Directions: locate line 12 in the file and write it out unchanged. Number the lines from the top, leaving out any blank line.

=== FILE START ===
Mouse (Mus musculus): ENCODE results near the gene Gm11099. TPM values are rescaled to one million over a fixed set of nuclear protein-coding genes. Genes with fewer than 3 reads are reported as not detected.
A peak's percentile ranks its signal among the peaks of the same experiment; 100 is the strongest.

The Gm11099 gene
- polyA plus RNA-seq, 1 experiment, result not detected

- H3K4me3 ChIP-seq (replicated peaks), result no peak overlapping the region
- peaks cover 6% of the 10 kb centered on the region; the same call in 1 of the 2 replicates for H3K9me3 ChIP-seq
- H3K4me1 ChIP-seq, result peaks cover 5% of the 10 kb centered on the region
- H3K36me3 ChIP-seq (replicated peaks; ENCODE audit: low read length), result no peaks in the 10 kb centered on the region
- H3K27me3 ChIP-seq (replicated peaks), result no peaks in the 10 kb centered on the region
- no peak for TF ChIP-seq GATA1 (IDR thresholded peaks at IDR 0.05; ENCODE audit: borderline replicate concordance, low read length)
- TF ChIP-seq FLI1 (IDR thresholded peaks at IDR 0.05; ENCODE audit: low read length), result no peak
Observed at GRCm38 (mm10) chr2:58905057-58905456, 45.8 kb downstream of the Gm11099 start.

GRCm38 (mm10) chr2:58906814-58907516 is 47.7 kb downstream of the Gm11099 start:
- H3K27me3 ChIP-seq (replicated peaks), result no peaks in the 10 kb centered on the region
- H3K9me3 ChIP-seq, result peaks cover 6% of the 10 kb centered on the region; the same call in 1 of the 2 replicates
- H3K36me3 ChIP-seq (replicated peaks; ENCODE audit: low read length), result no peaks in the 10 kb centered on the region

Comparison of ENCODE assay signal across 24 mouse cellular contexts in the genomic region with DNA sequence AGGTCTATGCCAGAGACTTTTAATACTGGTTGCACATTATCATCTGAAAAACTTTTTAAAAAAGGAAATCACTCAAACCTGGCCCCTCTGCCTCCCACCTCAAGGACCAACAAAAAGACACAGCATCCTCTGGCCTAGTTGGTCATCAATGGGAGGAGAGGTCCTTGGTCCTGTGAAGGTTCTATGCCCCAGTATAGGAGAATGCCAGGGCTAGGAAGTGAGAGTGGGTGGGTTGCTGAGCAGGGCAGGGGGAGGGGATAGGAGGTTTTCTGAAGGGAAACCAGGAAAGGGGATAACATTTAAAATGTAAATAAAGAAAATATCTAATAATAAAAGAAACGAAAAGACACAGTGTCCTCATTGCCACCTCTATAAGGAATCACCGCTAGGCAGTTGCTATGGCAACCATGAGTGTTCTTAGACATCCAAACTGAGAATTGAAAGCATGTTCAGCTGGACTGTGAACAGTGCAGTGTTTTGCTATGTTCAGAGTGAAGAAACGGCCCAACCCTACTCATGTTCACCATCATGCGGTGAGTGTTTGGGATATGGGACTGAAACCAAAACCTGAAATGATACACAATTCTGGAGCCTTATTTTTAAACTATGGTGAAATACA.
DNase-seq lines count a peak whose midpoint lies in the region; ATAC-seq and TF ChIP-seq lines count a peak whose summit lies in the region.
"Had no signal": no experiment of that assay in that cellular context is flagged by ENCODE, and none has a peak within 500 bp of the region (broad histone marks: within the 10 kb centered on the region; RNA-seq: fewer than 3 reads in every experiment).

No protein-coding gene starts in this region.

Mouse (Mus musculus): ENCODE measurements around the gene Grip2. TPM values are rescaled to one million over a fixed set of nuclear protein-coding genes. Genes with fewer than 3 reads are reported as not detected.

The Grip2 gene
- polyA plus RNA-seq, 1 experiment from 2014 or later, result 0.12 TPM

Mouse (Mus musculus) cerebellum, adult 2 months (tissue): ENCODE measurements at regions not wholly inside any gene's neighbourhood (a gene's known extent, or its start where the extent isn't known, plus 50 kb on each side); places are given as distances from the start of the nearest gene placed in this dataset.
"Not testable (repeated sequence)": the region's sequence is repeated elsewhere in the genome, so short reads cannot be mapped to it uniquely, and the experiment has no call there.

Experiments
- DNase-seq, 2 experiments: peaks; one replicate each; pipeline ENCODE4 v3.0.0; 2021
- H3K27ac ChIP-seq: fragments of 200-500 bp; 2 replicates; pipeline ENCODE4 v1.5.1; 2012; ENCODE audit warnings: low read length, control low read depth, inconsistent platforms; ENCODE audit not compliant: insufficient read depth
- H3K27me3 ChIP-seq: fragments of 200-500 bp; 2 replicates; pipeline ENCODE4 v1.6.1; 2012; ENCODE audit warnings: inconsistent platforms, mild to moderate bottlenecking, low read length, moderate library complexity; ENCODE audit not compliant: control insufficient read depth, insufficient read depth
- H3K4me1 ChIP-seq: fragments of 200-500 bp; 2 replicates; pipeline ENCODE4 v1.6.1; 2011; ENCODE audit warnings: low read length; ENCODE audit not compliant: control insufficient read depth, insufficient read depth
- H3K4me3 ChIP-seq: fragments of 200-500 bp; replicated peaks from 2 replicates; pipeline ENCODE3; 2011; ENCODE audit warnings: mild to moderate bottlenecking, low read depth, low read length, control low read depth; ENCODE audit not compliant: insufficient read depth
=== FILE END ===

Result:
Observed at GRCm38 (mm10) chr2:58905057-58905456, 45.8 kb downstream of the Gm11099 start.